The Challenge for International Institutions
- International Institutions and Global Governance series
Edited by John-ren Chen and David Sapsford
Chapter 11: Privatization and Poverty: The Case of Russia
11. Privatization and poverty: the case of Russia Alois Wenig INTRODUCTION The classical Soviet-type command economy was in a severe crisis in the whole eastern hemisphere by the mid-1980s. The communist leaders had again and again promised to catch up with the standard of living in Western countries, but, instead of the economic gap between the East and the West being closed, the differences became increasingly large. The people in the communist countries had lost all hope that their economies would ever overcome the notorious shortages of consumption goods, the inefﬁciencies of the public administration, the omnipresent corruption and the lack of political and economic freedom. In the Soviet Union and its satellite states even the members of the communist parties agreed that drastic changes, in particular economic reforms, were inevitable if they were to avoid a total collapse of their societies. Earlier endeavours to restructure the centrally planned economies in the East had failed. In Czechoslovakia, for example, a military invasion led by the Soviet Union in 1968 abruptly ended the attempt to implement market elements in a system of strict central planning and to try a more democratic political life instead of the strict dictatorship of the communist leaders. Only Hungary and Yugoslavia had managed to combine market elements with their otherwise also state-run economies. However, when Mikhail Gorbachev came into ofﬁce as president of the Soviet Union, the situation changed. He proclaimed a political thaw and an economic reconstruction (glasnost and perestroika), a programme which...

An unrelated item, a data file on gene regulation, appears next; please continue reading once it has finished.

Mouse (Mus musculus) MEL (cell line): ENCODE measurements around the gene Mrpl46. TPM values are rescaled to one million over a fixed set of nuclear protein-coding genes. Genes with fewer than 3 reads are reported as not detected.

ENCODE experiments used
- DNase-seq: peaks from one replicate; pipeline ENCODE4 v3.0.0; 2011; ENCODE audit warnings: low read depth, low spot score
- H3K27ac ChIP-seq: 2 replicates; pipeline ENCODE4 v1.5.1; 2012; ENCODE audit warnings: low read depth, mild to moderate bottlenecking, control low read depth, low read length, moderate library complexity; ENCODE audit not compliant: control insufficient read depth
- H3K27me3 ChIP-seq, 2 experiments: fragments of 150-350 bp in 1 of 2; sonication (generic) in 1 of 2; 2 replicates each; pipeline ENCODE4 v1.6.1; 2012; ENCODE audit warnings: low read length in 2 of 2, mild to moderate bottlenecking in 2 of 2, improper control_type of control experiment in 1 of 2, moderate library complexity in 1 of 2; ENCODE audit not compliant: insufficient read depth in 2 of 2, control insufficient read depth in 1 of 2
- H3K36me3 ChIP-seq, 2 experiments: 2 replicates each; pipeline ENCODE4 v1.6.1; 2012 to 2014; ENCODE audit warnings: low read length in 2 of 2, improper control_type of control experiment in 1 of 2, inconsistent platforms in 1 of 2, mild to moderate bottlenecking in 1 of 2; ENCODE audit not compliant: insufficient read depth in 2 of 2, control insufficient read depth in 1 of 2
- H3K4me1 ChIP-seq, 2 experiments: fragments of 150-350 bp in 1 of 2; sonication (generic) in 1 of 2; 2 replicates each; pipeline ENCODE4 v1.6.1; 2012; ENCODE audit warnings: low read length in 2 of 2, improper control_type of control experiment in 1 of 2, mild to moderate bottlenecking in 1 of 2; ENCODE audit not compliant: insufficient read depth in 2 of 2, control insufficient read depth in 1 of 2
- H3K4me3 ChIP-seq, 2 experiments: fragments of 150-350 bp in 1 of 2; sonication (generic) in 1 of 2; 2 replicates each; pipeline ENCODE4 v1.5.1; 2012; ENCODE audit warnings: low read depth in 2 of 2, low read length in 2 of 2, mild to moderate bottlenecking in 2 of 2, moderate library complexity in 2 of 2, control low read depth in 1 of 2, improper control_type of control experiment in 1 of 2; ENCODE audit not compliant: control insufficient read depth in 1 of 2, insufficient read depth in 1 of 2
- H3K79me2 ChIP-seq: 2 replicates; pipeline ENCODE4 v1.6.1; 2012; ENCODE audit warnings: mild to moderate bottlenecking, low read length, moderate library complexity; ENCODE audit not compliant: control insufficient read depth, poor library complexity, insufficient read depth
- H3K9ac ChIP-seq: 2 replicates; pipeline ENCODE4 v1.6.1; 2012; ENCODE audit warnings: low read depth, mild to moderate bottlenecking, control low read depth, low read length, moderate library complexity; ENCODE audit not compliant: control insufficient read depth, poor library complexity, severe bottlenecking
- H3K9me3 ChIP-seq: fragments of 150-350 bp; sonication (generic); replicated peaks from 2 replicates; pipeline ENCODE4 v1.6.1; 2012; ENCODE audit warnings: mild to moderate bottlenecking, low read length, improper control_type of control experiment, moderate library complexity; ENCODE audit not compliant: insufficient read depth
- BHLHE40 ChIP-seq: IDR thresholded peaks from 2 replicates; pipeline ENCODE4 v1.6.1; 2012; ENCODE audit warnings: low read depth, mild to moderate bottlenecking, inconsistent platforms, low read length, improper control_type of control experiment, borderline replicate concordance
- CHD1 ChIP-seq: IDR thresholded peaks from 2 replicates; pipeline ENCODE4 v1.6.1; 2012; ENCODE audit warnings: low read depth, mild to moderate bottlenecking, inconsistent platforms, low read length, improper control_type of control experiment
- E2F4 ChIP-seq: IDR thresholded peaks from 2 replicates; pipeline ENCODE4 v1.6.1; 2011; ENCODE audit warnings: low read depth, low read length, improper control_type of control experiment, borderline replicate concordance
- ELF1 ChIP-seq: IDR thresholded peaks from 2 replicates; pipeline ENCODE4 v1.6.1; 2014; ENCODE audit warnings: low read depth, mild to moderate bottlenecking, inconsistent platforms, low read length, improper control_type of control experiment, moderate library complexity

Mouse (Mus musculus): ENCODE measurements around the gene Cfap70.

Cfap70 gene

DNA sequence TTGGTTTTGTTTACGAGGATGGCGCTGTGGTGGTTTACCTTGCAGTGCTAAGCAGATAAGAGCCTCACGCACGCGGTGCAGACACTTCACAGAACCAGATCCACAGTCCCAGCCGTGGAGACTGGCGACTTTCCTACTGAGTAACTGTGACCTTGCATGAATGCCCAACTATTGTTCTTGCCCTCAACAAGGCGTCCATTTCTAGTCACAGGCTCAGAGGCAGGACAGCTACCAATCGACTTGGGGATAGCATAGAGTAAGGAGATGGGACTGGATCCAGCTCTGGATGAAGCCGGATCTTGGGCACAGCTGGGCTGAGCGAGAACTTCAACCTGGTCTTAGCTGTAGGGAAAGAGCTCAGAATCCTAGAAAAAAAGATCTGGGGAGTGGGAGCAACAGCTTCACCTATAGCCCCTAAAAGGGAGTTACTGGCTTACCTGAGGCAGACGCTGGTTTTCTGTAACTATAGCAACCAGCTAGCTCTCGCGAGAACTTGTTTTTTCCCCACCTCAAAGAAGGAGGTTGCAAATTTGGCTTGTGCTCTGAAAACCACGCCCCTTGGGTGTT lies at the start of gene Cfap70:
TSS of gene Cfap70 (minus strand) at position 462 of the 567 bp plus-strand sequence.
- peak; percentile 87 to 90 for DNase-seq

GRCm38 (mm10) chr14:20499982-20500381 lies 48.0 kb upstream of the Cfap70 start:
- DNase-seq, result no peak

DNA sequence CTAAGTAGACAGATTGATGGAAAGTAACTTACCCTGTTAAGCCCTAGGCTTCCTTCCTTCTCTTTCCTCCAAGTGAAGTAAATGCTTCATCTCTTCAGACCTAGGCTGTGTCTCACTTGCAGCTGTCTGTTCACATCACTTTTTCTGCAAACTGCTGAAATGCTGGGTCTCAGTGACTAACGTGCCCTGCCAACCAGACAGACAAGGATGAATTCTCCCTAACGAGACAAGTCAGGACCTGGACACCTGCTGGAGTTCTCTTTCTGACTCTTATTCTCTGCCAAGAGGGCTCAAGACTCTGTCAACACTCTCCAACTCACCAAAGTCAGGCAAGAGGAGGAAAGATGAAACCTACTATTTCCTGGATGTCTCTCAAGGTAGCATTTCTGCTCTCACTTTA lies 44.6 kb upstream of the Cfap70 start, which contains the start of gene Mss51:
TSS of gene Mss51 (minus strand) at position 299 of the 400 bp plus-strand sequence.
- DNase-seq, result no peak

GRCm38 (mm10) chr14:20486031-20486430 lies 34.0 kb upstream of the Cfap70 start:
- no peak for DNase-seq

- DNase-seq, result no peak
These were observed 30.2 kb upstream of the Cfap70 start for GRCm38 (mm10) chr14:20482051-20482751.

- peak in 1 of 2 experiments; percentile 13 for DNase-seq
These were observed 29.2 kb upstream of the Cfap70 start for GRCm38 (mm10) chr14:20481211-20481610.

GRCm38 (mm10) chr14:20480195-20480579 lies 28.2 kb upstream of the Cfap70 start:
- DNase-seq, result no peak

You are not authenticated to view the full text of this chapter or article.
Elgaronline requires a subscription or purchase to access the full text of books or journals. Please login through your library system or with your personal username and password on the homepage.
Non-subscribers can freely search the site, view abstracts/ extracts and download selected front matter and introductory chapters for personal use.
Your library may not have purchased all subject areas. If you are authenticated and think you should have access to this title, please contact your librarian.